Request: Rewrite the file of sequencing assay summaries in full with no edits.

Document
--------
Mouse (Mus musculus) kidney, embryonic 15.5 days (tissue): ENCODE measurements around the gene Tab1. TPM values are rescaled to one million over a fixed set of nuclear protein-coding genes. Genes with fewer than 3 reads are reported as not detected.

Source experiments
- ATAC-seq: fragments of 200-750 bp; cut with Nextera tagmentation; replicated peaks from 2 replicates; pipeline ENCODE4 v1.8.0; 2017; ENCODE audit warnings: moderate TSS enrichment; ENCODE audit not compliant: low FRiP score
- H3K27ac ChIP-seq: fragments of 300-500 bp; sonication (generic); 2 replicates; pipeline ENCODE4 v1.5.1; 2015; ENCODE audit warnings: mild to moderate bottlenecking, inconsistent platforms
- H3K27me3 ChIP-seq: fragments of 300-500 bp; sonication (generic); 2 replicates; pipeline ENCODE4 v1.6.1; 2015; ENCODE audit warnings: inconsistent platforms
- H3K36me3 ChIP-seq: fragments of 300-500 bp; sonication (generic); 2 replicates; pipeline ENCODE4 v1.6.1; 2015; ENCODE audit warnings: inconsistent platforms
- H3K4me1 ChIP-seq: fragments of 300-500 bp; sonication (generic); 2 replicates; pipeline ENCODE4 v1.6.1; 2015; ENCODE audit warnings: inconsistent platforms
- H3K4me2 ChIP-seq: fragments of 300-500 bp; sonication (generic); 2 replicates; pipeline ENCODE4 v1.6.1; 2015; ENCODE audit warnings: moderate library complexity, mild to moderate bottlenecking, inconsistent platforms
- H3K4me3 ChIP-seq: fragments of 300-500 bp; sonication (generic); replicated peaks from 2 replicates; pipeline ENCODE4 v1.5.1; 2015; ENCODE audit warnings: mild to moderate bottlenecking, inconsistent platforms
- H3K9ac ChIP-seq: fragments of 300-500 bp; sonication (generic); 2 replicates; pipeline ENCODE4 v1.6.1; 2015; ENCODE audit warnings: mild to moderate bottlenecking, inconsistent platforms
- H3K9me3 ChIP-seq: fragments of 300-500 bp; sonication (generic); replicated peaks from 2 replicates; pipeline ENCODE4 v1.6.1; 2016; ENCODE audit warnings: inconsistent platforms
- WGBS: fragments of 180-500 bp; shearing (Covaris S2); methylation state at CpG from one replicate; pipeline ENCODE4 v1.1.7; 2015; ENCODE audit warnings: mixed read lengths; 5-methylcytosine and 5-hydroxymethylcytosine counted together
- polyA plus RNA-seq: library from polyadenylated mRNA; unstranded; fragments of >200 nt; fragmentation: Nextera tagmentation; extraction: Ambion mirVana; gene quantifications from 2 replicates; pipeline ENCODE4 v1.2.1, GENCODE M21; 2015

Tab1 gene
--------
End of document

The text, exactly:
Mouse (Mus musculus) kidney, embryonic 15.5 days (tissue): ENCODE measurements around the gene Tab1. TPM values are rescaled to one million over a fixed set of nuclear protein-coding genes. Genes with fewer than 3 reads are reported as not detected.

Source experiments
- ATAC-seq: fragments of 200-750 bp; cut with Nextera tagmentation; replicated peaks from 2 replicates; pipeline ENCODE4 v1.8.0; 2017; ENCODE audit warnings: moderate TSS enrichment; ENCODE audit not compliant: low FRiP score
- H3K27ac ChIP-seq: fragments of 300-500 bp; sonication (generic); 2 replicates; pipeline ENCODE4 v1.5.1; 2015; ENCODE audit warnings: mild to moderate bottlenecking, inconsistent platforms
- H3K27me3 ChIP-seq: fragments of 300-500 bp; sonication (generic); 2 replicates; pipeline ENCODE4 v1.6.1; 2015; ENCODE audit warnings: inconsistent platforms
- H3K36me3 ChIP-seq: fragments of 300-500 bp; sonication (generic); 2 replicates; pipeline ENCODE4 v1.6.1; 2015; ENCODE audit warnings: inconsistent platforms
- H3K4me1 ChIP-seq: fragments of 300-500 bp; sonication (generic); 2 replicates; pipeline ENCODE4 v1.6.1; 2015; ENCODE audit warnings: inconsistent platforms
- H3K4me2 ChIP-seq: fragments of 300-500 bp; sonication (generic); 2 replicates; pipeline ENCODE4 v1.6.1; 2015; ENCODE audit warnings: moderate library complexity, mild to moderate bottlenecking, inconsistent platforms
- H3K4me3 ChIP-seq: fragments of 300-500 bp; sonication (generic); replicated peaks from 2 replicates; pipeline ENCODE4 v1.5.1; 2015; ENCODE audit warnings: mild to moderate bottlenecking, inconsistent platforms
- H3K9ac ChIP-seq: fragments of 300-500 bp; sonication (generic); 2 replicates; pipeline ENCODE4 v1.6.1; 2015; ENCODE audit warnings: mild to moderate bottlenecking, inconsistent platforms
- H3K9me3 ChIP-seq: fragments of 300-500 bp; sonication (generic); replicated peaks from 2 replicates; pipeline ENCODE4 v1.6.1; 2016; ENCODE audit warnings: inconsistent platforms
- WGBS: fragments of 180-500 bp; shearing (Covaris S2); methylation state at CpG from one replicate; pipeline ENCODE4 v1.1.7; 2015; ENCODE audit warnings: mixed read lengths; 5-methylcytosine and 5-hydroxymethylcytosine counted together
- polyA plus RNA-seq: library from polyadenylated mRNA; unstranded; fragments of >200 nt; fragmentation: Nextera tagmentation; extraction: Ambion mirVana; gene quantifications from 2 replicates; pipeline ENCODE4 v1.2.1, GENCODE M21; 2015

Tab1 gene